Oxford Union Debate
6th March 2011

Oxford Union Debate 25 Nov 2010

Oxford Union Debate
Oxford Union Debate
A World without Religion is a world without Meaning – A Hindu Perspective by Anil Bhanot OBE

Namaste, which means I bow to the divinity in you all and as I join my hands I hope our minds, may meet in unison. The divinity in us all is our Atma, an atomic particle of God.

I would like to explain these Hindu concepts of God, our Atma, our soul and then the Laws of God, particularly Karma, to then conclude why they are important for us to live a meaningful life.

The general perception of Hinduism is that the Hindus worship many Gods and that it is a polytheistic religion. Hindus actually have only one supreme God, Brahm, which is formless, abstract and infinite, and hence it’s beyond our finite mind. However there are several aspects and a few incarnations of Brahm, called Avatars, through whom our finite mind is able to connect to that infinite entity. The most dynamic of Avatars is Lord Krishna who himself declared in the Gita, ‘Aham Brahm’, or I am Brahm.

In the Hindu creation story, Brahm, itself becomes this physical universe by emanating heat energy from itself. Stars and galaxies were thus borne in this physical dimension, which is separated from God’s dimension, by an illusory creative force called the veil of Maya. The ancient Hindu texts, the Vedas describe Maya as a golden disc, which millennia later appeared in the Greek philosophy I think as phantasmagoria. Also in the Judeo/Christian traditions I think the same idea comes across as ‘Man made in the image of God’. But the image is not a mirage; it’s real physical energy that could have only come from the absolute God, Brahm. The universe therefore is a manifestation of God itself, only it is in a different dimension, and hence the Vedas say God is omnipresent. It’s important to understand that there is only one reality, not two or more. So the Hindu concept of God is monistic, not even monotheistic which implies two realities.

I would now like to move on to explaining the relationship of our ‘soul’ to this supreme God Brahm. The soul as Jeev-atma is a composite body made up of two components. First is our Atma, which is our pure consciousness. Second is the Jeev component which comprises the mind, intellect and ego. Thus together Jeev-Atma is this composite body, the soul, which goes on a journey evolving through many births, in fact it goes through 8.4 million species according to the reincarnation theory, before it evolves into a Human soul. According to Hindu belief the Divine sleeps in minerals, awakens in plants, walks in animals and thinks in humans. Once it reaches the human stage then it has the opportunity to transcend to this other dimension of God, which is beyond the veil of Maya. As we transcend to that point we realize our true Self as the Atma, the pure consciousness. Then we know that we are part of the supreme God Brahm. So the fundamental point of religion is that we as Atma’s are all interconnected through God, whether you are a saint or a sinner or neither. We all exist in the one and only omnipresent God.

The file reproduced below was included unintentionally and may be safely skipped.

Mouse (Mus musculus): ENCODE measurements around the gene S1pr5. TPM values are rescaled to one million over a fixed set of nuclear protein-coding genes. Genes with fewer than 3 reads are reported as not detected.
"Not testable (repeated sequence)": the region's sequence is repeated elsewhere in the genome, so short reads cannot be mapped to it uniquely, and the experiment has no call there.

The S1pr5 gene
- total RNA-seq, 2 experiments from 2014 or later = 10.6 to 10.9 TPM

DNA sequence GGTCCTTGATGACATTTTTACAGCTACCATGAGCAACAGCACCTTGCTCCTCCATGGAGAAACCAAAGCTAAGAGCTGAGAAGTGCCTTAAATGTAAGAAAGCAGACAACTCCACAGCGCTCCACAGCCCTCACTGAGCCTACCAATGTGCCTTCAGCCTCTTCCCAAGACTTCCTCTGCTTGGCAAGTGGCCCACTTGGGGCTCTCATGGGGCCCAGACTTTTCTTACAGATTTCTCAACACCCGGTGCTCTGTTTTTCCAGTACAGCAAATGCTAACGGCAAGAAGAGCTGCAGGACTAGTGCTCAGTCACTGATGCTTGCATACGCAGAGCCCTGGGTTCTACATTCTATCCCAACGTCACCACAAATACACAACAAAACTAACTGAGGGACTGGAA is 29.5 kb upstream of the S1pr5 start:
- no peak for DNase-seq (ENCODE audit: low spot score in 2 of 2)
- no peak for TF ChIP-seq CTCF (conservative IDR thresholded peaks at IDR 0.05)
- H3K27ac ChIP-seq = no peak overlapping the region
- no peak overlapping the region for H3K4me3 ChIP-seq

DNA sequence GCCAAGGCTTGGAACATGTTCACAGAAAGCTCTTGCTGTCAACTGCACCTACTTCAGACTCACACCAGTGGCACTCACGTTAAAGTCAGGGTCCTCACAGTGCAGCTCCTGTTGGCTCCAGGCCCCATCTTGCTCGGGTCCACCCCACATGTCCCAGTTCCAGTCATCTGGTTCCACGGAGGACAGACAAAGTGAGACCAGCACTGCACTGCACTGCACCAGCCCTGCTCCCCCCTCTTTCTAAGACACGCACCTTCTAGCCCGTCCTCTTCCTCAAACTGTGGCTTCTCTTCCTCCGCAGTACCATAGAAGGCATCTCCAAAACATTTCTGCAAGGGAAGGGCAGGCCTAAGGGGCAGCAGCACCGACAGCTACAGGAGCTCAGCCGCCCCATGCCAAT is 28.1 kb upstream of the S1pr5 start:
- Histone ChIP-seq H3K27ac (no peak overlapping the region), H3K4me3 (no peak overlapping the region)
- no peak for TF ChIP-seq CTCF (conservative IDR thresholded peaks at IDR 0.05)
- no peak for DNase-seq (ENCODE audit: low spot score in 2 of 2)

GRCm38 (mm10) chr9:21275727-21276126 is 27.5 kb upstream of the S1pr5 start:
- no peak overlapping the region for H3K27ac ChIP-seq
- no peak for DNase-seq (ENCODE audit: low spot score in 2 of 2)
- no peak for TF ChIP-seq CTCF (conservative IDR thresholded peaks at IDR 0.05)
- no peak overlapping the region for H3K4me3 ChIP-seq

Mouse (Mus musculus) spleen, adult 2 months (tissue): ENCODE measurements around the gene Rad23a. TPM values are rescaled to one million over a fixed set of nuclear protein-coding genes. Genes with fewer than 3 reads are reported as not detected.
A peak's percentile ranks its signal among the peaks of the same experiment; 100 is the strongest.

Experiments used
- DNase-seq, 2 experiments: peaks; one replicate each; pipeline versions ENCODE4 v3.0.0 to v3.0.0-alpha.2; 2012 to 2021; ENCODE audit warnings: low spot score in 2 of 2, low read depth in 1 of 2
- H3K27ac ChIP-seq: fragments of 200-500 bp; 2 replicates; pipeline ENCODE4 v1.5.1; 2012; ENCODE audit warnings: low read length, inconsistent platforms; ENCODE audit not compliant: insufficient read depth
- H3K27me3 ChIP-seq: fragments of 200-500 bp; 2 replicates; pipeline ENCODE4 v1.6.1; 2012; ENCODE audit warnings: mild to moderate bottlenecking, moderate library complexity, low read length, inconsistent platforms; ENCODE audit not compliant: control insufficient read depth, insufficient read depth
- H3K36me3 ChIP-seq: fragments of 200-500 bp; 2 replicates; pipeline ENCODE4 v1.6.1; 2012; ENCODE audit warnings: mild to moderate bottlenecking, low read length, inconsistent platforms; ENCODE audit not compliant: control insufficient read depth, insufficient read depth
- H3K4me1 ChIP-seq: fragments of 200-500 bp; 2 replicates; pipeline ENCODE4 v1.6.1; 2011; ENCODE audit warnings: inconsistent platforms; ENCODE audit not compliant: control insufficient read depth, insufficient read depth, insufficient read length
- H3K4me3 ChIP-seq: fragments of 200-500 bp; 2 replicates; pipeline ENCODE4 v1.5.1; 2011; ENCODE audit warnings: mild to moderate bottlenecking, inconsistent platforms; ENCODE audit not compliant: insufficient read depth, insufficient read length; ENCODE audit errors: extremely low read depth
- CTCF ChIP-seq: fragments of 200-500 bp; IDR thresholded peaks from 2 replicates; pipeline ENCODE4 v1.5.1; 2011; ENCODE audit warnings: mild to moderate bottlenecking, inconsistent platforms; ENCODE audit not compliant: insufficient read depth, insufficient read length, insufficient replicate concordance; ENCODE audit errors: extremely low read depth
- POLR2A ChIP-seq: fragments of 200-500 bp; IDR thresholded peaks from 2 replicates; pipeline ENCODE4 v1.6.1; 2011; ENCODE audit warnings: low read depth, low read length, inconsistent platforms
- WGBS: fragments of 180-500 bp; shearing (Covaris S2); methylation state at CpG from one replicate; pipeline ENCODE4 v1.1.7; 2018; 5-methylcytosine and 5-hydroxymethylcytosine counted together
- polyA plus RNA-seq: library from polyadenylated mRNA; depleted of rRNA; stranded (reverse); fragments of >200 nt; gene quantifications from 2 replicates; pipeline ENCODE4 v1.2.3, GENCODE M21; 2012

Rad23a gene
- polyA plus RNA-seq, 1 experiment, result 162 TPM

God is also omniscient and omnipotent, not us, since we are individual particles in an infinite sea of such particles which by themselves cannot know everything, only God in its omnipresence as a whole can know everything, and therefore God alone can be omniscient, and thus the only efficient cause.

God the omniscient, having created the universe, upheld it by God’s own cosmic law, Rita. It is a sort of underpinning if you like, permeating every atom in the cosmos. Rita represents all spiritual and physical laws except for Time and Space, which exist in the entity Brahm itself, according to the Vedas. Bells theorem in quantum mechanics gives statistical predictions which render an objective universe incompatible with the law of local causes. As I understand it, two particles which are brought into contact with each other once, are then separated by a large distance but when a change in one particle occurs, a simultaneous change occurs in the other, with the conclusion that there may be some invisible substance connecting those particles which are sitting far apart. Their behavior is as if they were linked somehow in one grand unified gravitational quantum field. This conclusion compliments the Hindu metaphysics of the omnipresent God or Brahm, our interconnected Atma’s, and the cosmic law Rita upholding that grand unified quantum field.